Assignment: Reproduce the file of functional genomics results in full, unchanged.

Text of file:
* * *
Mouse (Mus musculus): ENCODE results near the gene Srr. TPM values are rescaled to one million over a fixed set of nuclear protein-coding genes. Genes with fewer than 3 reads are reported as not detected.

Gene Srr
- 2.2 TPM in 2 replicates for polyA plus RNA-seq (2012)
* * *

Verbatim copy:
Mouse (Mus musculus): ENCODE results near the gene Srr. TPM values are rescaled to one million over a fixed set of nuclear protein-coding genes. Genes with fewer than 3 reads are reported as not detected.

Gene Srr
- 2.2 TPM in 2 replicates for polyA plus RNA-seq (2012)